The introduction of a Building Energy Rating will give any buyer or tenant an indication of the cost of heating the property.

Building Energy Rating (BER) to be introduced to ensure that buyers and tenants can take energy performance into account when deciding where they want to live. Over the past ten years, there have been 600,000 houses built, many to basic energy standards. From January 2009, those energy standards will become public to any prospective buyer or tenant. 

Under the new legislation, any house or apartment for sale or let must have a BER Certificate, which identifies the strengths and weaknesses of the property in terms of energy efficiency. According to Kevin O'Rourke from Sustainable Energy Ireland (SEI) properties with a good energy rating will attract a premium and will sell more easily.

At a cost of around €200, assessors will visit the property to determine how energy efficient or deficient it is. They will examine everything from light bulbs and heating systems to windows and insulation.  The ratings will range from A1 for the most energy efficient to G for least energy efficient.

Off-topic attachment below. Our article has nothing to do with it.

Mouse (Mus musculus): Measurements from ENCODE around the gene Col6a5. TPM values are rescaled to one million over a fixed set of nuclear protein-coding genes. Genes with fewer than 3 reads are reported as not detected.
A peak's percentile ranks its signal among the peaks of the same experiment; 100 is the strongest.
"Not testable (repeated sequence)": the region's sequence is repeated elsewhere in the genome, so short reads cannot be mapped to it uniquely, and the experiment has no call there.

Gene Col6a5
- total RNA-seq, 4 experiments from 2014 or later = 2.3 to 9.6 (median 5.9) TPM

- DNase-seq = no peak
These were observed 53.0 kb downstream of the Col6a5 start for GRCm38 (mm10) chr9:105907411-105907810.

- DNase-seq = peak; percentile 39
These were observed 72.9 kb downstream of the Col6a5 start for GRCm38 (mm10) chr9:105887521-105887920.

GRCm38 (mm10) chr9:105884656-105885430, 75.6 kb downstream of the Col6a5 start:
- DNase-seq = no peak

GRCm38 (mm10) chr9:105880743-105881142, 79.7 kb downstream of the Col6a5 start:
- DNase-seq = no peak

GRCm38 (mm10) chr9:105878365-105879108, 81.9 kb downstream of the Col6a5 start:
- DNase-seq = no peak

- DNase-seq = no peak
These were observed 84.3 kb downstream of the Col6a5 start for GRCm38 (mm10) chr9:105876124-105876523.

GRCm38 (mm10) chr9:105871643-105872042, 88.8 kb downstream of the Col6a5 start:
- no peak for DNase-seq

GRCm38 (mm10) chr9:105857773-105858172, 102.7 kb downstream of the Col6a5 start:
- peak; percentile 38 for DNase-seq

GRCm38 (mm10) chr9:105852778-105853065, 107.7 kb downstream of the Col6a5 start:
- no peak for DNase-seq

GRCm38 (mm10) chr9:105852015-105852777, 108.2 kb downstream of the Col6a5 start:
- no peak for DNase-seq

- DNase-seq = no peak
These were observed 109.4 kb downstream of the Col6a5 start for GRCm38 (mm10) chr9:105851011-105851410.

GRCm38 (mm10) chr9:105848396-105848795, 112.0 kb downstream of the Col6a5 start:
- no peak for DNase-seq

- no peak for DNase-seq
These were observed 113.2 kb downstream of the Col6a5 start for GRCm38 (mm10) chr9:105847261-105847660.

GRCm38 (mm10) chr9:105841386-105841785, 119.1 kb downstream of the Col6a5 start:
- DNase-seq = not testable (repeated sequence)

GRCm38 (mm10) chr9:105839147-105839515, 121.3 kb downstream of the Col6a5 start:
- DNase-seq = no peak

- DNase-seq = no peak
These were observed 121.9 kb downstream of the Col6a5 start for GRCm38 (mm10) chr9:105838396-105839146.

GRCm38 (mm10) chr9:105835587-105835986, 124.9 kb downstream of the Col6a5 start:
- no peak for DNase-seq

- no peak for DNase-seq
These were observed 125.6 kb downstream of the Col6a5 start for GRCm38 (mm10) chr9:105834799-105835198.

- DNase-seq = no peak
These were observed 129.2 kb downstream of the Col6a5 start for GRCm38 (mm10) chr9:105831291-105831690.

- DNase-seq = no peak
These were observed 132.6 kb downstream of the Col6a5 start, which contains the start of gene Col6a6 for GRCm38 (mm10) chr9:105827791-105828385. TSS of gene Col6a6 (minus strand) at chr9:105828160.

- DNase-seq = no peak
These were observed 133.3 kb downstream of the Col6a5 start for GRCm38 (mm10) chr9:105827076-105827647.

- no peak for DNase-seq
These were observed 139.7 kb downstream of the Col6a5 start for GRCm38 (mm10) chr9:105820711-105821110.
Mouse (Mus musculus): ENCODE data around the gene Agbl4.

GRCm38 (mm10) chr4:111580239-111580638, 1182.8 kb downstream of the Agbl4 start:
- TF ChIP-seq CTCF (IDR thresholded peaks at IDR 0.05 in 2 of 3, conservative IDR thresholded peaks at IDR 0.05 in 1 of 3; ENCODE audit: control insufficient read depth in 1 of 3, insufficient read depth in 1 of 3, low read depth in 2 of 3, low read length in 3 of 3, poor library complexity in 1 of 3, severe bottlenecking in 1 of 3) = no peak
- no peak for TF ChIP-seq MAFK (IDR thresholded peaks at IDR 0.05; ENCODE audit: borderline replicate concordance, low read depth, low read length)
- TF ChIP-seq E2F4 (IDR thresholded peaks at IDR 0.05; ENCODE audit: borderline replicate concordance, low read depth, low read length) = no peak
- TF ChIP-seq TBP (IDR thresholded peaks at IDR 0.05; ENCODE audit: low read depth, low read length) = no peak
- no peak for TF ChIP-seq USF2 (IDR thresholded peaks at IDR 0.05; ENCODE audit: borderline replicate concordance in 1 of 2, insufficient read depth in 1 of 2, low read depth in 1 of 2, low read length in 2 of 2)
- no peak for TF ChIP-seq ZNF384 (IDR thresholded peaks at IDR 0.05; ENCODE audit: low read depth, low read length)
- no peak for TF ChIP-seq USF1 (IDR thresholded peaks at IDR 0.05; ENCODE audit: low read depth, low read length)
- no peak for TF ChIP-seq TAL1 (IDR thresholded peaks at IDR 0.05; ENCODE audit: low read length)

Paul Mugatroyd of Douglas Newman Good (DNG) Estate Agents believes that a good energy rating may not always mean a quick sale. 

There are concerns over the legislation as new apartments will be assigned an energy rating from plans rather than a site visit. However, Paula Rice of SEI, is confident that the system will work. 

The big shame is that the BER scheme didn't happen ten years ago.

An RTÉ News report broadcast on 21 October 2008. The reporter is Paul Cunningham.